A Little Cooperation, Please
  • Maggie Franklin
  • January 11, 2013
Once upon a time I found myself suckered into the “time is money” mantra and worked very hard to get all my service times to under one hour.
This made me miserable. Every night I would go home with my hands locked into a painful claw shape, I was always stressed out, and my conversations with clients were rushed.
I gave it up. I book at least an hour and a half for nearly all my services now. Everyone seems much happier and my hands don’t hurt nearly as bad.
On the other hand, I do very few lunch-hour appointments now. Let’s face it, even at a one-hour service time, getting a fill or a set on your lunch hour wasn’t reasonable — you still had to account for travel time at least, if not time to actually eat something.
I don’t understand why giving an employee an hour-and-a-half lunch break every other week is really so undoable for employers? I’ve tried to turn it around and think of it from an employer’s perspective. I think I could do it. Especially if I’m not paying that employee for that extra half hour. As long as their work is getting done, I’d be willing to allow for the fact that there are just some things that people need to get done between 8 a.m. and 5 p.m.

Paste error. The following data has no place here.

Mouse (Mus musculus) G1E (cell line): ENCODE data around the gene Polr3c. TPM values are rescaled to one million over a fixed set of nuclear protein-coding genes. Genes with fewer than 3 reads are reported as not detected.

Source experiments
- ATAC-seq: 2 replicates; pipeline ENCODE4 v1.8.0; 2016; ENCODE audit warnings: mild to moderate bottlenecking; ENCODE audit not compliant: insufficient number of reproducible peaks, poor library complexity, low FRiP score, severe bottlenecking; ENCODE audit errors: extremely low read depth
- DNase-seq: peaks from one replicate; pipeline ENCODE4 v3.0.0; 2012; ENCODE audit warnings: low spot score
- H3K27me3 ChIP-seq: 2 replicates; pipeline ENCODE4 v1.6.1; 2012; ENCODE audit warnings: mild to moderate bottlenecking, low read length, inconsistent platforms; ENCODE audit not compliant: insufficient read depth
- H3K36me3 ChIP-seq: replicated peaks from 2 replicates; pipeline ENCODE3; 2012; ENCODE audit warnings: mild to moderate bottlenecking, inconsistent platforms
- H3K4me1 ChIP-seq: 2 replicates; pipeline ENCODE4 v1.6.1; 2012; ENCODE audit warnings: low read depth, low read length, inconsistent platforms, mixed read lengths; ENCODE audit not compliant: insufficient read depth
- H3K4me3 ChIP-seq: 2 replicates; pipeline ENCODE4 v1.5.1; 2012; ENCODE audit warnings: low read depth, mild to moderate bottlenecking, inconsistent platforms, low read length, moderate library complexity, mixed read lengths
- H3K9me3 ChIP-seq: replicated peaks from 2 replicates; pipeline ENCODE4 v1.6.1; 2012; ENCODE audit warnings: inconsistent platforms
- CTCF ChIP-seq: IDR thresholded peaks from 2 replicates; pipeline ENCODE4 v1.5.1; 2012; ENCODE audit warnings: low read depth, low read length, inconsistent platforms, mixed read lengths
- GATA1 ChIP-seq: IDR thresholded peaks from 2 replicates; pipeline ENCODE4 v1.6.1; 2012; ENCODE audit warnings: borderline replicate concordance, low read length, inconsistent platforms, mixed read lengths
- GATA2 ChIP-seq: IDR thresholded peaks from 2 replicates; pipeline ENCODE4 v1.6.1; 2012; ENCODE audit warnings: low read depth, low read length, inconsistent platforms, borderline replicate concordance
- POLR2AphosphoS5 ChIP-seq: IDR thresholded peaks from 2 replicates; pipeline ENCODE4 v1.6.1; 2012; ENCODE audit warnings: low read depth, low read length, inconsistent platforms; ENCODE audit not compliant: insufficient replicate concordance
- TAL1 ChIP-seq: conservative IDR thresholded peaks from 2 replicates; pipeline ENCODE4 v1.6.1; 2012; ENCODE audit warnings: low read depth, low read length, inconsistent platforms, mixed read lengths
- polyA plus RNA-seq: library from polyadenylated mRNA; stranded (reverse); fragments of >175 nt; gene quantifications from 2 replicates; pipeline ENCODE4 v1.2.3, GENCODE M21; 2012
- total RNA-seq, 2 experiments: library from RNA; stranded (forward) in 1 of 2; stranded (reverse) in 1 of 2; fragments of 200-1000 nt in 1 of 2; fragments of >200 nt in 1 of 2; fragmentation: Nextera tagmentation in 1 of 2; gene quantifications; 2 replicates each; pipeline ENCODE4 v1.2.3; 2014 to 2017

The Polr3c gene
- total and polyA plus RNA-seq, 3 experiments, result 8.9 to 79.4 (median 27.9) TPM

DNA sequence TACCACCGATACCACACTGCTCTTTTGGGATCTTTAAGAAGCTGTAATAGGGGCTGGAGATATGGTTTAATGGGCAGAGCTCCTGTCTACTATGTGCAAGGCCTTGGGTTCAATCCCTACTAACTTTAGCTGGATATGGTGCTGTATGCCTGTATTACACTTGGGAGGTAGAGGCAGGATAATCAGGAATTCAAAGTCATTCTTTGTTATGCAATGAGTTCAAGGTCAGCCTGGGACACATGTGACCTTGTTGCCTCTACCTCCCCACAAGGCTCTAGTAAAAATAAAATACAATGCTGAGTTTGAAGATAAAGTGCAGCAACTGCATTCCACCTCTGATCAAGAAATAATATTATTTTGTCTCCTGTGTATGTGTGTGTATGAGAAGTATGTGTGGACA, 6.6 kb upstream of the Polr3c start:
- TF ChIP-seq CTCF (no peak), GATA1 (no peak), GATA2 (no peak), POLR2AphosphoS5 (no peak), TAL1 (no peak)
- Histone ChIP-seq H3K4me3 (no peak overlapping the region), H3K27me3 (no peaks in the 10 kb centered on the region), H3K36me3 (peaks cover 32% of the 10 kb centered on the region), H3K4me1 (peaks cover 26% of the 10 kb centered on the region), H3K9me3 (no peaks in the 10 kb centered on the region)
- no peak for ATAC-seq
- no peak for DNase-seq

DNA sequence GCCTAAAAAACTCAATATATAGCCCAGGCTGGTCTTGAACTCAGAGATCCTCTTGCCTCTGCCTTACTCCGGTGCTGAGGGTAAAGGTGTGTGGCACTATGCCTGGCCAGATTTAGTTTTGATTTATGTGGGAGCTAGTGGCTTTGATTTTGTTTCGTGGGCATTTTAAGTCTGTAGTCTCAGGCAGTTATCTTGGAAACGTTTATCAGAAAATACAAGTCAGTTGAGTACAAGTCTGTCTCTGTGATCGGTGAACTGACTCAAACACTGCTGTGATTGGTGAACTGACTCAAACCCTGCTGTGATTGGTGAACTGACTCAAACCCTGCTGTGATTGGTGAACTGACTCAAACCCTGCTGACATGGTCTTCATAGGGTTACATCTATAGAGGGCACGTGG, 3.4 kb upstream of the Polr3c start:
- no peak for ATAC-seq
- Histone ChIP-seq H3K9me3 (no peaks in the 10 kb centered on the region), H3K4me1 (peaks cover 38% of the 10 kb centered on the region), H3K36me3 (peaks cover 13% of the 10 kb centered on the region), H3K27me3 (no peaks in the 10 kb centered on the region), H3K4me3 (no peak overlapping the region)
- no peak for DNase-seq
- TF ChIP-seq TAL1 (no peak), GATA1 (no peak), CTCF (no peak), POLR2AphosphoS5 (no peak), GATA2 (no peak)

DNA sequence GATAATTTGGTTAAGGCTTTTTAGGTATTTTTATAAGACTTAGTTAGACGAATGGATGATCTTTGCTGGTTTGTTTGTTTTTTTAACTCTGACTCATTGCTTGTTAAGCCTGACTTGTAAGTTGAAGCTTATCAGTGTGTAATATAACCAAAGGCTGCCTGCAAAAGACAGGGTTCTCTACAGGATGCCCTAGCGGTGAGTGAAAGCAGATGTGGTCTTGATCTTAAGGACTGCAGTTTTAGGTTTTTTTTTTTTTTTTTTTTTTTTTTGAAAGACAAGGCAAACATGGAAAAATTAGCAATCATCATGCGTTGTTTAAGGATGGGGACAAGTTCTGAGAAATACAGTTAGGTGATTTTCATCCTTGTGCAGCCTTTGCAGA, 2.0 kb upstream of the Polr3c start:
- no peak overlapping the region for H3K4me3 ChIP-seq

Even if my clients’ employers aren’t willing to spot them an extra half hour every other week, I wish that businesses would at least respect that their employees’ appointments have merit. Don’t make life miserable for my clients when they can’t come in on a scheduled day off because they have a nail appointment.
Yeah, sure, in the big picture, a nail appointment might not be all that important. But neither is your coffee house or your retail discount clothing store. I could understand if your employees are calling in sick to go to their nail appointments (for the record, I happen to be fine with that), but if they scheduled an appointment on their day off, don’t get all futzy when you try to get them to come in when they were expecting to have the day off.
I’m a business too. I’m part of the community and I’m part of the local economy. If my clients can’t come get their nails done, then I can’t come buy cheap clothes at your store, then your employee gets her hours cut and she can’t afford to get her nails done anyway — that’s a lose/lose/lose situation. Because you didn’t think a nail appointment was important.
All I’m asking for is a little respect, and maybe businesses could work together to keep the economic cycle healthy.

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